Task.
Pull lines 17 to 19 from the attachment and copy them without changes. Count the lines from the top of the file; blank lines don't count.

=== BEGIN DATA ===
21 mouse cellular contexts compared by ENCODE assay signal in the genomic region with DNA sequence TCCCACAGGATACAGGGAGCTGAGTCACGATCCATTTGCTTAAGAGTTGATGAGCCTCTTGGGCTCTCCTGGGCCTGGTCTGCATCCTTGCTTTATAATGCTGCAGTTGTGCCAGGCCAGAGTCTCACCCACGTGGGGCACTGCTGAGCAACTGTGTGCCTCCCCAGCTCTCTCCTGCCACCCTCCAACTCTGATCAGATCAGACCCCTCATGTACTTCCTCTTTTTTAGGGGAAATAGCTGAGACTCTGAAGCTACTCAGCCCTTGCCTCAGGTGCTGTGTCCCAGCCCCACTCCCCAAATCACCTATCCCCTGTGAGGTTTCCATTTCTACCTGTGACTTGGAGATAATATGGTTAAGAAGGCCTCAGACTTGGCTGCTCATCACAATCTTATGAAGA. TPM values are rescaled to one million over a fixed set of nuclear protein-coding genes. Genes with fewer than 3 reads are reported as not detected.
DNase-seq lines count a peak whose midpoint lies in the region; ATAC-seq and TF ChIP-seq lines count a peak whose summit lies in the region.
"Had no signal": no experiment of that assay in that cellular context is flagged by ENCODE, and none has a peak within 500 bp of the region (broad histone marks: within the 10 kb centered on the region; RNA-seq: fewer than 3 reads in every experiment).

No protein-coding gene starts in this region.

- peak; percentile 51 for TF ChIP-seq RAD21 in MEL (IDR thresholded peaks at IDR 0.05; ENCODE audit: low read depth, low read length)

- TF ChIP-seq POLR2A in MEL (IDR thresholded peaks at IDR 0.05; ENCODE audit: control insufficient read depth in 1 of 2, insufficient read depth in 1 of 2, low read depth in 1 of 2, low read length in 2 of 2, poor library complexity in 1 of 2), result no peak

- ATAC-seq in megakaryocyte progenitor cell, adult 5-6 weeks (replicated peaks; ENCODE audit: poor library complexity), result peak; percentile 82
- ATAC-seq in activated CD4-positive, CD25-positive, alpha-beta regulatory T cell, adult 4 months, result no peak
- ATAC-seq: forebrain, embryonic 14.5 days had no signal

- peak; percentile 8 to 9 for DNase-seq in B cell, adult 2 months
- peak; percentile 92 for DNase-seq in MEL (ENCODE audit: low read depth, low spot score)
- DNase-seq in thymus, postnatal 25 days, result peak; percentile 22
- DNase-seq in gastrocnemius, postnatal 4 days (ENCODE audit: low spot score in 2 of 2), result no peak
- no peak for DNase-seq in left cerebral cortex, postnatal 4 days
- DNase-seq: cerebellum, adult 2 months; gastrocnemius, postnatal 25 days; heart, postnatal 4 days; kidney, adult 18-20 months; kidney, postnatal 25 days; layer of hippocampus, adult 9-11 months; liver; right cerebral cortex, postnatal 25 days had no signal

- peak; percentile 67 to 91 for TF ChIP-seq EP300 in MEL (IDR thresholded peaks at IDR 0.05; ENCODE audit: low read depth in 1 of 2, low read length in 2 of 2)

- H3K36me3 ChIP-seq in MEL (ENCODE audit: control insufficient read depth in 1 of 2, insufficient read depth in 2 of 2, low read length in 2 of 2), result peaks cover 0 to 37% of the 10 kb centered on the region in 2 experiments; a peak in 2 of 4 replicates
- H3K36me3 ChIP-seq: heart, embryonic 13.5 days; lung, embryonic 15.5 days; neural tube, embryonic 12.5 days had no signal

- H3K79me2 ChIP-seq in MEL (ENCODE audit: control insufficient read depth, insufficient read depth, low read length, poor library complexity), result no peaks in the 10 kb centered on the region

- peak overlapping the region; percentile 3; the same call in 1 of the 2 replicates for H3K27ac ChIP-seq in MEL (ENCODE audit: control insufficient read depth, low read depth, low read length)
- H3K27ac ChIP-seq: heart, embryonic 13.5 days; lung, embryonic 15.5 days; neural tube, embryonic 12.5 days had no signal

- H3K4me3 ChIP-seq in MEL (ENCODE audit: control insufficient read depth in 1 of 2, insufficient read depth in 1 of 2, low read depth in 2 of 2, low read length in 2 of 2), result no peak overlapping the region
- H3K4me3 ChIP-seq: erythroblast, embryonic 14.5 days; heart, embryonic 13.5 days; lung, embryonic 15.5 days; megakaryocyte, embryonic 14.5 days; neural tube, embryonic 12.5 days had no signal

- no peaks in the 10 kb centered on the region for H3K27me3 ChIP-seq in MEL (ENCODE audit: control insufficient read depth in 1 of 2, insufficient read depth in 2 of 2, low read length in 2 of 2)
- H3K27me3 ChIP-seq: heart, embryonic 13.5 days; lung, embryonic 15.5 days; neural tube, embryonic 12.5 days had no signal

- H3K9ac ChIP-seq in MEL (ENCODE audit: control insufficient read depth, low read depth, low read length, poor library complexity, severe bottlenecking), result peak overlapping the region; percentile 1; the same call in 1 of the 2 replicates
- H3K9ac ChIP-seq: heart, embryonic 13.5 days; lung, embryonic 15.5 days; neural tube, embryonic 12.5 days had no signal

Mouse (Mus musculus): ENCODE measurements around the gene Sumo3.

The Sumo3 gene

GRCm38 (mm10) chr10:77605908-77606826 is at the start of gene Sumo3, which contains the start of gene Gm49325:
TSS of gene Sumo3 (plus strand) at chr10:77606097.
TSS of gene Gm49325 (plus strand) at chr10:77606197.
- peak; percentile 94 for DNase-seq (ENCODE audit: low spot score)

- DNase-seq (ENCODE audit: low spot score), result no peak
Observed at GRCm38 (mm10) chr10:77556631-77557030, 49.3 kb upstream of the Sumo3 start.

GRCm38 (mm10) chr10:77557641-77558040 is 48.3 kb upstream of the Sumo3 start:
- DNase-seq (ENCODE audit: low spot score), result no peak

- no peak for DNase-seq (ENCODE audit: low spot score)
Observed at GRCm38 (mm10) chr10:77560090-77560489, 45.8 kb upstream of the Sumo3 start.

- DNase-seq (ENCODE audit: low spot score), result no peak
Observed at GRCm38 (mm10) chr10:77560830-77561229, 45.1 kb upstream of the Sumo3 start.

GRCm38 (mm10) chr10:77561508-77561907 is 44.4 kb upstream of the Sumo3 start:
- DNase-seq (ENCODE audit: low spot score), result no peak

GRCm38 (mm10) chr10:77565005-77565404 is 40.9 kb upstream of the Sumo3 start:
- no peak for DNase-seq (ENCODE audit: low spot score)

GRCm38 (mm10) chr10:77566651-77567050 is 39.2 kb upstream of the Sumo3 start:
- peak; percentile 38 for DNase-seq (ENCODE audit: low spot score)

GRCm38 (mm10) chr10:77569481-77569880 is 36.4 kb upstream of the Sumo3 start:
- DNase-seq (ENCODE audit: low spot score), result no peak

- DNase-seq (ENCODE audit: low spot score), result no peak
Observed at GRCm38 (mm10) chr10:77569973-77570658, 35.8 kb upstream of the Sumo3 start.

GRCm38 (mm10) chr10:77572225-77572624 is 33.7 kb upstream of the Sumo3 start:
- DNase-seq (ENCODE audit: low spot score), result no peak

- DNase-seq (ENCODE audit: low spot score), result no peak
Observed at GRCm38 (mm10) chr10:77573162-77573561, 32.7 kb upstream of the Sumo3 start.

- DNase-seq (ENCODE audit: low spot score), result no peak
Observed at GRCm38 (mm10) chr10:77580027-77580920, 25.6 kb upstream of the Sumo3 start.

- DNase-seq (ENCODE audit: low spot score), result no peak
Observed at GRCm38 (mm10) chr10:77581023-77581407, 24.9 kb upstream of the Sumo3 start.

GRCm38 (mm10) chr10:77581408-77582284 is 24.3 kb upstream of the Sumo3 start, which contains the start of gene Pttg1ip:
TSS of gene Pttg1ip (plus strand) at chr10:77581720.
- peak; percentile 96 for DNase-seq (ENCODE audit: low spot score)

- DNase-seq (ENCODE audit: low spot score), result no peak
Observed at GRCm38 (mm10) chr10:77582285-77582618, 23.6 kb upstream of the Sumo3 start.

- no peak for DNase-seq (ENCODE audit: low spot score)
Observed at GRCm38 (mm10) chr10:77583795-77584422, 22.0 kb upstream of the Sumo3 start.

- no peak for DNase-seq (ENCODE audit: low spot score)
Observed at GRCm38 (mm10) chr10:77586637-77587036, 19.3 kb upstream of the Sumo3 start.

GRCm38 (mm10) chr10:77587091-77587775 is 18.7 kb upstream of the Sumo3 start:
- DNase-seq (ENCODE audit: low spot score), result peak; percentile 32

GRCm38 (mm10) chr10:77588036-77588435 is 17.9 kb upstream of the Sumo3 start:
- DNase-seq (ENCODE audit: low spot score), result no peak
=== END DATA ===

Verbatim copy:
- H3K36me3 ChIP-seq in MEL (ENCODE audit: control insufficient read depth in 1 of 2, insufficient read depth in 2 of 2, low read length in 2 of 2), result peaks cover 0 to 37% of the 10 kb centered on the region in 2 experiments; a peak in 2 of 4 replicates
- H3K36me3 ChIP-seq: heart, embryonic 13.5 days; lung, embryonic 15.5 days; neural tube, embryonic 12.5 days had no signal

- H3K79me2 ChIP-seq in MEL (ENCODE audit: control insufficient read depth, insufficient read depth, low read length, poor library complexity), result no peaks in the 10 kb centered on the region